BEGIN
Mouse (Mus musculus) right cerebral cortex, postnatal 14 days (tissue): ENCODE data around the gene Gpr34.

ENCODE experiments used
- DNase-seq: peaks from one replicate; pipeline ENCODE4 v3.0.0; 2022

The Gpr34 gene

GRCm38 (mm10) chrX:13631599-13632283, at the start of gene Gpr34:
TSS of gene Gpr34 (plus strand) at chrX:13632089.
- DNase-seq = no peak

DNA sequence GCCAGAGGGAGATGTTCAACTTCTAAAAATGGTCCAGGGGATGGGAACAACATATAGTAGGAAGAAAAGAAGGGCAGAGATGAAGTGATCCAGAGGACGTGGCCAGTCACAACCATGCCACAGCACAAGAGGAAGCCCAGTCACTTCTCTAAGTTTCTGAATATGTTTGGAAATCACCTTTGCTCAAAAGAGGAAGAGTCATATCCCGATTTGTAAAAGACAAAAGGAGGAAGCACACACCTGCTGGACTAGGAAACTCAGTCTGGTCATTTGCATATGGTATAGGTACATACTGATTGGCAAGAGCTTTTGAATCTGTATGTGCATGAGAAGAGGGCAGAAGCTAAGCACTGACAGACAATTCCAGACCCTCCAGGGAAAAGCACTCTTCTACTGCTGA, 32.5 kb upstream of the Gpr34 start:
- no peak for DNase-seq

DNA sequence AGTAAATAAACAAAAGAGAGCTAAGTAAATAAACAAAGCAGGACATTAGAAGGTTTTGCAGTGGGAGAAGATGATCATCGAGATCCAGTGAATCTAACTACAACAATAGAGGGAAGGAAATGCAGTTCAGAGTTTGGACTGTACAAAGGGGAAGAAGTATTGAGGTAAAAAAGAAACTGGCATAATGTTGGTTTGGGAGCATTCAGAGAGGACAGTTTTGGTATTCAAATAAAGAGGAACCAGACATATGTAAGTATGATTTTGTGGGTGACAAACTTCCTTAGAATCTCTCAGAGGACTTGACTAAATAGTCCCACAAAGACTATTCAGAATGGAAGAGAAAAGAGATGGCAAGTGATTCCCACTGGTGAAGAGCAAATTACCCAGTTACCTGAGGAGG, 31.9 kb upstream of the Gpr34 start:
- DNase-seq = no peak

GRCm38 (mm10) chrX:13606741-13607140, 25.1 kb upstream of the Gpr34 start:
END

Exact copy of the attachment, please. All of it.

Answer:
Mouse (Mus musculus) right cerebral cortex, postnatal 14 days (tissue): ENCODE data around the gene Gpr34.

ENCODE experiments used
- DNase-seq: peaks from one replicate; pipeline ENCODE4 v3.0.0; 2022

The Gpr34 gene

GRCm38 (mm10) chrX:13631599-13632283, at the start of gene Gpr34:
TSS of gene Gpr34 (plus strand) at chrX:13632089.
- DNase-seq = no peak

DNA sequence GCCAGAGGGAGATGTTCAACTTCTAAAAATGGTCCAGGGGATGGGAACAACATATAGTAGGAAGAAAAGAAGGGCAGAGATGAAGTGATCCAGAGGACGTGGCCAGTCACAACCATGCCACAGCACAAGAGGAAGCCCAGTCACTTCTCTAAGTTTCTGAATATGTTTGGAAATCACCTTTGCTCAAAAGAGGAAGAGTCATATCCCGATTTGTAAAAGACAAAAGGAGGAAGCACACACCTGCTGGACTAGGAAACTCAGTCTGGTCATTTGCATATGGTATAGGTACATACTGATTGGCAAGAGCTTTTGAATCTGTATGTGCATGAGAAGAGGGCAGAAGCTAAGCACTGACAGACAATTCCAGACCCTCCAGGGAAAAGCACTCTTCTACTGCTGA, 32.5 kb upstream of the Gpr34 start:
- no peak for DNase-seq

DNA sequence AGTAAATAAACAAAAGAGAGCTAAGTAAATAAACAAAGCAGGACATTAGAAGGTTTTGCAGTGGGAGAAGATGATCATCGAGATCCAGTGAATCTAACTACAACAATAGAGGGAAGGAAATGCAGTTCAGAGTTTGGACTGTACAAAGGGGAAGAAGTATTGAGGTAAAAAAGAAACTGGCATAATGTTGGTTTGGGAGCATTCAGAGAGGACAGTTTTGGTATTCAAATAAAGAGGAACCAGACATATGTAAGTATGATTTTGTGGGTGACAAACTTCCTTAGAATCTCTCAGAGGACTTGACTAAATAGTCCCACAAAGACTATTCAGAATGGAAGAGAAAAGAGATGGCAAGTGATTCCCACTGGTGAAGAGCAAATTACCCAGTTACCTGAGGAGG, 31.9 kb upstream of the Gpr34 start:
- DNase-seq = no peak

GRCm38 (mm10) chrX:13606741-13607140, 25.1 kb upstream of the Gpr34 start: